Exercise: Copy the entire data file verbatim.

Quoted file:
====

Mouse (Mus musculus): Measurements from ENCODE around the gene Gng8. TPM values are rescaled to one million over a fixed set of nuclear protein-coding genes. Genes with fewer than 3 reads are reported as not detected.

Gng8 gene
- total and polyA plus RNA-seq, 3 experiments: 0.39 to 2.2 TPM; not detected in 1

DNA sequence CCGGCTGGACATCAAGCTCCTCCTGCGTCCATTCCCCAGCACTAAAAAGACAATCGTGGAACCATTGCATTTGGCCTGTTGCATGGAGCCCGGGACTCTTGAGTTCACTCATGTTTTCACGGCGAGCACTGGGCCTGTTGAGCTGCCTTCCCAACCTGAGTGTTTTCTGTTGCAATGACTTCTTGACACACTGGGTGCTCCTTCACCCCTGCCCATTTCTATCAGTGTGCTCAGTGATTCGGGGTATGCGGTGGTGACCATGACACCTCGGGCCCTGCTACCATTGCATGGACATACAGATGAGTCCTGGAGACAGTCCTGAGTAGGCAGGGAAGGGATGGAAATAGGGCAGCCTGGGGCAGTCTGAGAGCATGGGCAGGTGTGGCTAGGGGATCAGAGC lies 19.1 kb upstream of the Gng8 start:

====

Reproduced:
Mouse (Mus musculus): Measurements from ENCODE around the gene Gng8. TPM values are rescaled to one million over a fixed set of nuclear protein-coding genes. Genes with fewer than 3 reads are reported as not detected.

Gng8 gene
- total and polyA plus RNA-seq, 3 experiments: 0.39 to 2.2 TPM; not detected in 1

DNA sequence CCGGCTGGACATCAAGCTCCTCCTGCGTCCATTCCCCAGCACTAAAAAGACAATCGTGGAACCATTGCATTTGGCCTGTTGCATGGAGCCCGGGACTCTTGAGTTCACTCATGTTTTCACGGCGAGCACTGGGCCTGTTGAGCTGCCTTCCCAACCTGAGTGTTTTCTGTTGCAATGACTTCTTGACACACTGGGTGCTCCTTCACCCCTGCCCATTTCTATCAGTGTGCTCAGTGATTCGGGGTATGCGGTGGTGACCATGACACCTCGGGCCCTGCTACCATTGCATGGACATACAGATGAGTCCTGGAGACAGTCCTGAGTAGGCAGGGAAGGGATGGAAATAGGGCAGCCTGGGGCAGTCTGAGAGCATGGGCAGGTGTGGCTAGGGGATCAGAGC lies 19.1 kb upstream of the Gng8 start: